EIP: The game’s characters are different programs, apps, and software. Some of them are used more than others by the “user” in the story. Is this discrepancy of usage representative of the team’s actual cell phones and how much they use certain apps?

Naraven: Not so much the dev team as phone users in general. Those characters are simply a portrayal of what it feels like to get out-of-fashion (especially apparent in the social media apps), or never being used in the first place and feeling like your life has no purpose. In the story, the one App that the user never opened once is the Health App (Fitness, on some phones), and it’s kind of a sardonic commentary of how young people are not doing enough exercise.

EIP: The studio said that its main inspiration for the story was the Pixar movie Toy Story. We’re curious what (if any) video games might have inspired the game?

Naraven: Game design wise, I’d say Magic Circle.

EIP: In one part of the game, the character must deal with the phone’s bureaucracy. It reminded me a lot of the beginning of the film, L’Auberge Espagnole. It’s a relatable part of the game because everyone has to go through similar things throughout their life. Did you run into any bureaucratic hurdles while making the game?

Naraven: This part is actually just one big reference to The Twelve Tasks of Asterix: “The place that sends you mad.” Which itself is a reference to France’s bureaucratic nightmares, I think.

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EIP: Will Naraven Games continue working on narrative-driven titles (it’s in the name, after all), or do you hope to branch out to different genres?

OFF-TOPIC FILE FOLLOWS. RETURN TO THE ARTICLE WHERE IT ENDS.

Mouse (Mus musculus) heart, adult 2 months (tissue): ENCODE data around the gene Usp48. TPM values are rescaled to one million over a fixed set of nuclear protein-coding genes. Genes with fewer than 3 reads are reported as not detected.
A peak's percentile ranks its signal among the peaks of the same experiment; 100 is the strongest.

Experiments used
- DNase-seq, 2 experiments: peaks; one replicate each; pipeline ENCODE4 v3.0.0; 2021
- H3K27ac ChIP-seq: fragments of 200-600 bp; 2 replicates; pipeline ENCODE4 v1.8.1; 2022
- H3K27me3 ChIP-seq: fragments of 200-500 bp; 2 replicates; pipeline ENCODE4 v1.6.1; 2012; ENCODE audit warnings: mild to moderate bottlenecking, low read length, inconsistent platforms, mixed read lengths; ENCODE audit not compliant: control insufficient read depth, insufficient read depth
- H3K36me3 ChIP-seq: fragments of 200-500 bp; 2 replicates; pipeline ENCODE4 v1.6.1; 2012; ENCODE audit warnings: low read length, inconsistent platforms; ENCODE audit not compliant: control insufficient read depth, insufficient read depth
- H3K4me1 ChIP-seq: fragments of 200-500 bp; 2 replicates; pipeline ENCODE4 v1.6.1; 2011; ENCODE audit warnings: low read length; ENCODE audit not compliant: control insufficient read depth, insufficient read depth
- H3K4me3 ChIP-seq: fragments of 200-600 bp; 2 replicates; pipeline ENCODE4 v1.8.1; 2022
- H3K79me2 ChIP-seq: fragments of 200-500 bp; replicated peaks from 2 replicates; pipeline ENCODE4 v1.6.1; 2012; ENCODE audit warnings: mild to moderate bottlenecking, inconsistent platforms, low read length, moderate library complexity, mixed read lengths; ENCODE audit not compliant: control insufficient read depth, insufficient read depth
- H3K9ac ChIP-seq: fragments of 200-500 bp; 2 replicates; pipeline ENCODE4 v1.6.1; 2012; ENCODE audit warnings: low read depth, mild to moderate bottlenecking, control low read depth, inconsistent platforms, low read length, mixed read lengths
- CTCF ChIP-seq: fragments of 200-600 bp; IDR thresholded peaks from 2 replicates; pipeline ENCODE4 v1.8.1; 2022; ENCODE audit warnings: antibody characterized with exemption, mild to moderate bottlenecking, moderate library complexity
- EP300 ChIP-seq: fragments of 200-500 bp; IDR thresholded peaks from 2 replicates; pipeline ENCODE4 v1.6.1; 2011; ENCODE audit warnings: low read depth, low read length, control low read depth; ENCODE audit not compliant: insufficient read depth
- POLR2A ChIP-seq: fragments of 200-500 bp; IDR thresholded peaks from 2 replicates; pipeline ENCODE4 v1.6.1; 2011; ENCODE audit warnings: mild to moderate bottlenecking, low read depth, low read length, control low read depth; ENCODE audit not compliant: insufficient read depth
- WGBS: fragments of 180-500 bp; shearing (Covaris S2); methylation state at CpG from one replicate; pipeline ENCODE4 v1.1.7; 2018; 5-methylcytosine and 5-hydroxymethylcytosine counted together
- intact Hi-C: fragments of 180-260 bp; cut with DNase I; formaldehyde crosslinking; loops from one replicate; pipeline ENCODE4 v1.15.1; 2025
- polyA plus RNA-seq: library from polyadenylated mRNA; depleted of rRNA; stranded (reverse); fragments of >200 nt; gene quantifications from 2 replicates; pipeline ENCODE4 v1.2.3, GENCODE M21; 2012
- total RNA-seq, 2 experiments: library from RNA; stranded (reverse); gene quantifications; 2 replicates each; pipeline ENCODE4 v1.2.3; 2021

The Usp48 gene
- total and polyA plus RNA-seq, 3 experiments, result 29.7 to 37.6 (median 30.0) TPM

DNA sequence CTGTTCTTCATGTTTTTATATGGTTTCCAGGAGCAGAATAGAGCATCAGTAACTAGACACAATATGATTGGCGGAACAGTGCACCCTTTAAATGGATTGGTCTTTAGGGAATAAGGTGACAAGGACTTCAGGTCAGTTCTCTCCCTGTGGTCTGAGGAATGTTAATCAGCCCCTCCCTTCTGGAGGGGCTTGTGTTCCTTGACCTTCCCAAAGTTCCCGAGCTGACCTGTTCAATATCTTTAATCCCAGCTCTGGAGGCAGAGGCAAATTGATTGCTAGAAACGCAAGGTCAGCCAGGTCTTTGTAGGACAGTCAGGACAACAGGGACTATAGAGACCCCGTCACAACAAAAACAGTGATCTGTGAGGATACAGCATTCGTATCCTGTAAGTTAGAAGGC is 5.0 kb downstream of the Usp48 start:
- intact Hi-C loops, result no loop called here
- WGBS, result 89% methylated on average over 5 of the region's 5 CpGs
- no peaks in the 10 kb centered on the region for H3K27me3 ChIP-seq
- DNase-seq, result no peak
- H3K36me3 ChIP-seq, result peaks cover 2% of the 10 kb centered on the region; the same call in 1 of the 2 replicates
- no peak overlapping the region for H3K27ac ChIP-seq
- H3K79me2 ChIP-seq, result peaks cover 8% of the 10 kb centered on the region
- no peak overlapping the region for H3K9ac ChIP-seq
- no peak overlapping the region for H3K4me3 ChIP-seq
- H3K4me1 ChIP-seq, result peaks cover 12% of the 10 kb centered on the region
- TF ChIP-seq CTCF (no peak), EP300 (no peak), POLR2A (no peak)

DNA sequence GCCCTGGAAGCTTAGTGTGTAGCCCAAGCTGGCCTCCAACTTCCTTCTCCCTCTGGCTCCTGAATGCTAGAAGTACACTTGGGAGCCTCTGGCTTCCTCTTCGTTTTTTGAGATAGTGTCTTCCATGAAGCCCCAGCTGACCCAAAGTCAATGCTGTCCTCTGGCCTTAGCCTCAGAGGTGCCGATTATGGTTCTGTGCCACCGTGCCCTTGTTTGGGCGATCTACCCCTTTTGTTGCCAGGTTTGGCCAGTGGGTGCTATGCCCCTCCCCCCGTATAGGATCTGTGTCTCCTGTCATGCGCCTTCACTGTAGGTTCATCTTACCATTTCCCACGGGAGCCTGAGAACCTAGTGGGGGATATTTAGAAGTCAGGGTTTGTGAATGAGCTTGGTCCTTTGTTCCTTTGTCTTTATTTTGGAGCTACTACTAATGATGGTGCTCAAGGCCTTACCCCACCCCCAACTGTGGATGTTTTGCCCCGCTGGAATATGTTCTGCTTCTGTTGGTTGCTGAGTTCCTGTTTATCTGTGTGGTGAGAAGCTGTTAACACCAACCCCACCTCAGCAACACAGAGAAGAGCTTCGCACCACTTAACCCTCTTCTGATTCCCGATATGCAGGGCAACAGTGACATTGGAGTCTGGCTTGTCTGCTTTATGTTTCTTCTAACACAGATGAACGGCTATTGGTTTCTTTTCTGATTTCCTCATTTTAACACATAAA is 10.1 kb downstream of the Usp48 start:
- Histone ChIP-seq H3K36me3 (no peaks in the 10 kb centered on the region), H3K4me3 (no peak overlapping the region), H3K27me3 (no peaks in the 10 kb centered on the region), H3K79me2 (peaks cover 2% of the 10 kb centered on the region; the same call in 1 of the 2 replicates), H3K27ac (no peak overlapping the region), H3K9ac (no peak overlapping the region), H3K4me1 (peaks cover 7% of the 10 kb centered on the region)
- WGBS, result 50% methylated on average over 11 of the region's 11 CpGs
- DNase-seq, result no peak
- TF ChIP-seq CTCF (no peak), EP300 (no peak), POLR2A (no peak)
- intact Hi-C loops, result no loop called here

Naraven: As you very well noticed, we’re pretty bound to narrative titles forever. We for sure won’t branch out to anything non-narrative, but we’re going to take a break from first-person puzzle games – that’s for sure. Our next game is going to be horror!

EIP: We’re sure there were many, but what would you say was the biggest challenge during development?

Naraven: Remote work. The project was born during Covid and at first it was a blessing to be able to work despite the pandemic, but it quickly grew heavy on some of the team members’ shoulders. We’ve all been practically living on Discord for the past two and a half years.

EIP: Anything you’d like to share with our readers?

Naraven: Use your Health or Fitness App! The poor fellow might grow horribly lonely and start looking for a way out of your phone if you don’t. Also, it’s good for your health – literally.

You heard them, make sure you dust off that health app and touch some grass! In all seriousness, we can’t wait to see what this team has in store for their upcoming horror game. Thanks again to Naraven Games for answering our questions, and if you want to try out their first game before buying Backfirewall_, go play Answer Knot it’s free. Additionally, Backfirewall_ also has a demo, which we highly encourage you to check out.